Of all the foolish phrases uttered before and after Britain’s decision to quit the European Union, the most unfortunate must be “Empire 2.0”
This, apparently, is how some in Whitehall view post-Brexit strategy: freed from the stifling embrace of its near neighbours in Europe, so the theory goes, Britain will be able to turn once more to the far-flung nations where once it used to rule, bequeathing them the English language, the Westminster parliamentary system and the English system of common law. “Empire 2.0” was almost certainly meant as an ironic quip, but this example of British humour has gone down exceedingly badly with the countries Britain needs to woo.
Led by India, whose economy is already larger than Britain’s in purchasing power parity (PPP) terms, Commonwealth members have hastened to point out to nostalgic Brexit voters in the UK that the world has changed. If these voters imagine that somehow the clock can be wound back to the first half of the 20th century, when British manufacturers had a protected market in the dominions for products that were often lacking in quality, they are in for the rudest of shocks.
Many of the same voters supported Brexit because they wanted to return to a homogenous society in which not only the recent influx from eastern Europe would be excluded, but also those who arrived in earlier decades from the former empire. In calling an election to secure her own mandate, Theresa May has abandoned many of the rash pledges made in the 2015 poll by her predecessor as Prime Minister, David Cameron, but has clung to one of the most senseless of all: setting an arbitrary target of 100,000 for annual net migration into Britain.
This figure seeks to appeal precisely to those who fail to understand Britain’s place in the world. Though politicians cannot resist being photographed in high-visibility vests while visiting manufacturing plants, the country’s strengths actually lie in services, which account for more than three quarters of GDP. These are knowledge-based industries, which rely on the free exchange of ideas and talented people: how that accords with a net migration target seemingly based on nothing more than being a nice round figure passes all understanding.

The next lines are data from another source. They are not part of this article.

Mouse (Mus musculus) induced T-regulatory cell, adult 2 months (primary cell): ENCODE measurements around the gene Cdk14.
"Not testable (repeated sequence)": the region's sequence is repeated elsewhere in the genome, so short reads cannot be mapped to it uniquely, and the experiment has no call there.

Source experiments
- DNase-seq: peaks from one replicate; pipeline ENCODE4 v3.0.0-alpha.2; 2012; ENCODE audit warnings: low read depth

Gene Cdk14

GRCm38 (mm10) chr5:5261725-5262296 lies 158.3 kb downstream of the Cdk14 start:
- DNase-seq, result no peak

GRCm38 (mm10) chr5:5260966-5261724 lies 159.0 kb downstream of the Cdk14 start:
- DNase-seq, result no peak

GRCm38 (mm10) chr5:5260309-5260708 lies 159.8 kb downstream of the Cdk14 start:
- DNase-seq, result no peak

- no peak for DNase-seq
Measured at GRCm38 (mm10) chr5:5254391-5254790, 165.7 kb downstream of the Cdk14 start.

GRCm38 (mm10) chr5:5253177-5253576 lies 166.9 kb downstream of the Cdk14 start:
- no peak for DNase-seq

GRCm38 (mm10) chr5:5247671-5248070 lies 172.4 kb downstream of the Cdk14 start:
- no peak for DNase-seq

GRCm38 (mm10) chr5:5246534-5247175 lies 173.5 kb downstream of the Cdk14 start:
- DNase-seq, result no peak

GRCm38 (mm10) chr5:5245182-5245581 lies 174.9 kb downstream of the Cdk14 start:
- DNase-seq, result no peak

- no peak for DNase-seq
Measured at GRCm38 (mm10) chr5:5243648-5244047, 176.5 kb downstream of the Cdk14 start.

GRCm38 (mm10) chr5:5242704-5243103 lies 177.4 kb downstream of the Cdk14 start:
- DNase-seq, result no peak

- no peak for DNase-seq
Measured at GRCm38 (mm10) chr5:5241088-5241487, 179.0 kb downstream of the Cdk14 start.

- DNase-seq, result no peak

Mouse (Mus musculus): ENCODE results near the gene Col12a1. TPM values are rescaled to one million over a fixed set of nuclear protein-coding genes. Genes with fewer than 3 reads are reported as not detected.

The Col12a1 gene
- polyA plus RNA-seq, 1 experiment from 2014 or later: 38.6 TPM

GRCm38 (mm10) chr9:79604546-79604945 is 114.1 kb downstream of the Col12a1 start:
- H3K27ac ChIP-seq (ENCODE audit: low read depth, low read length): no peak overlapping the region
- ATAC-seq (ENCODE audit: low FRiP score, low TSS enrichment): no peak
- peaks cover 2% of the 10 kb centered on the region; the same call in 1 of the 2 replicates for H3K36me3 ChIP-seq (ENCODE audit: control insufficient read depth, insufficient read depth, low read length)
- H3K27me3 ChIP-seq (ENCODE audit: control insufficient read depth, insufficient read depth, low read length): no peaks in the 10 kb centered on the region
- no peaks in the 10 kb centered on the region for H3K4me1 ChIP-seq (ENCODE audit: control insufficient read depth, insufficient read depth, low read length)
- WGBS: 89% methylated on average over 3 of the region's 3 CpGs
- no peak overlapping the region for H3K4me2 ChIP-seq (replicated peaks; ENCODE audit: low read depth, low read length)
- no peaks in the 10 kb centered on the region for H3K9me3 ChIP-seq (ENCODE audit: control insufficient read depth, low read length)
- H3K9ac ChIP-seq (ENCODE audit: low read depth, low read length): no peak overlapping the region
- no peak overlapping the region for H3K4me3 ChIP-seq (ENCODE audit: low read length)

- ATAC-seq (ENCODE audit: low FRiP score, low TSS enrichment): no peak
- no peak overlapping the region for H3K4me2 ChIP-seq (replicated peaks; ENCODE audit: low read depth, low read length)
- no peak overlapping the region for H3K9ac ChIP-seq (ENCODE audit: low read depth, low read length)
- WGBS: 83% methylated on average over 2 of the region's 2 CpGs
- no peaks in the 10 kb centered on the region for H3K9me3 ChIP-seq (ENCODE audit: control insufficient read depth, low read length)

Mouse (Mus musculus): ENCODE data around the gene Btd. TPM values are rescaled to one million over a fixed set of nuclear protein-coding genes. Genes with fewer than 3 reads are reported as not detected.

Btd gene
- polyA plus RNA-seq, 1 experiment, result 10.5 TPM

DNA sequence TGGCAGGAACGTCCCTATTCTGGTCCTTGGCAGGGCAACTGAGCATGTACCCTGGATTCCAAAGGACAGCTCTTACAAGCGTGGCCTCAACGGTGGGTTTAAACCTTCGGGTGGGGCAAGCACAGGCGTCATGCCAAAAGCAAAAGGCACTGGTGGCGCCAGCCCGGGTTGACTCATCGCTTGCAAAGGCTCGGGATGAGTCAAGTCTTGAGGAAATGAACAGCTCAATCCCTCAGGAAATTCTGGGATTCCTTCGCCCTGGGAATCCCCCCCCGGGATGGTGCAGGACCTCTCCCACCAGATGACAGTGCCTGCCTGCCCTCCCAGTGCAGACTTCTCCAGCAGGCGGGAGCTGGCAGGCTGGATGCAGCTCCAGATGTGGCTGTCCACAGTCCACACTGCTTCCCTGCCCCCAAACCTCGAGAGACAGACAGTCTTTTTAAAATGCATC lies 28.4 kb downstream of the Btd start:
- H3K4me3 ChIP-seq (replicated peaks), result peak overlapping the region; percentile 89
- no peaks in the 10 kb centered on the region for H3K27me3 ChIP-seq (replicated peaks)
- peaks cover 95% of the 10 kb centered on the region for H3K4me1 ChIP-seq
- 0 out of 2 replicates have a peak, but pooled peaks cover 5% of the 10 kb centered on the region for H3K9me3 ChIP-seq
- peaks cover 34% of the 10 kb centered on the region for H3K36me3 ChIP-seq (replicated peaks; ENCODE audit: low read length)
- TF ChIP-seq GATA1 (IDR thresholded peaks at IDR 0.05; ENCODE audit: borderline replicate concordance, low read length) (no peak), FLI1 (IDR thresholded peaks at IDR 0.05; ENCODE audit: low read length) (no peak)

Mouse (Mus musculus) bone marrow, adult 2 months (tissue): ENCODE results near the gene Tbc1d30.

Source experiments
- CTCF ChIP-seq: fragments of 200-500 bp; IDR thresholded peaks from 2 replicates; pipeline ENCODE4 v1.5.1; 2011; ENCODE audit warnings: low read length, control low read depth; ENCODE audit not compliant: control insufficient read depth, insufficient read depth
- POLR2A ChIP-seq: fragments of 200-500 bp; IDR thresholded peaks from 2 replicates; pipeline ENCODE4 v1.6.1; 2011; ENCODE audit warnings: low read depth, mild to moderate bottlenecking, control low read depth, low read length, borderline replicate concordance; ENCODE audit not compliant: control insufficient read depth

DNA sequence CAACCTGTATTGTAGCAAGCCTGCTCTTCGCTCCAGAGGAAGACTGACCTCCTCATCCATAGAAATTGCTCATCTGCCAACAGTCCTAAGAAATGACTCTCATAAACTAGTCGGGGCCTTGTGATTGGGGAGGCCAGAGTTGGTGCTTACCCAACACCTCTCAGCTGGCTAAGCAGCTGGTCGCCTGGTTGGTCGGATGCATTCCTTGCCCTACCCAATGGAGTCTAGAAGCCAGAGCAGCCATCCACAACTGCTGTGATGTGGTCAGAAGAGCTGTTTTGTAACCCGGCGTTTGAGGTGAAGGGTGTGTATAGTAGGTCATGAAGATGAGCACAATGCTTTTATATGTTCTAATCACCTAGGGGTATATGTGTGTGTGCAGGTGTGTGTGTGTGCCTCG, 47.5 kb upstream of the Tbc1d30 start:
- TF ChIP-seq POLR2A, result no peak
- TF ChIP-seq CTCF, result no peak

But that is just one example of the carelessness with which Britain’s governing elite is approaching the future. After Cameron decided to hold a referendum on EU membership, there was no planning for a decision to leave. The result bounced him from office and soon afterwards from Parliament, leaving British politics in turmoil. Boris Johnson, who led the Brexit campaign, was as surprised as Cameron at the result, but ended up as Foreign Secretary, from which position, while electioneering, he contrived to offend Sikhs at a gurdwara by suggesting that they help to promote Scotch whisky exports to India.
Such clownish insensitivity is one matter. More serious is the aggressive tone taken towards the EU during the election campaign. May sought to persuade the electorate that a decisive parliamentary majority would somehow strengthen Britain’s negotiating position with Brussels, even suggesting that “no deal” would be better than a “bad deal”. To most this was a staggering miscalculation of the relative strengths of the two parties to the negotiation, starting with the fact that so much investment in Britain, particularly from Asia, is not due to the glories of the imperial past, but because of access to the European single market.
Without a majority in the House of Commons, May is trying to make the best of what risks being the most self-destructive choice in recent British history, but she is hamstrung by the more chauvinistic elements in her party. It will take a great deal of effort simply to limit the damage to the country’s economy, and allay the concerns of those who voted to remain in the EU – the majority in Scotland and Northern Ireland.
Never mind “Empire 2.0”. Badly handled, Brexit could lead to the breakup of Britain.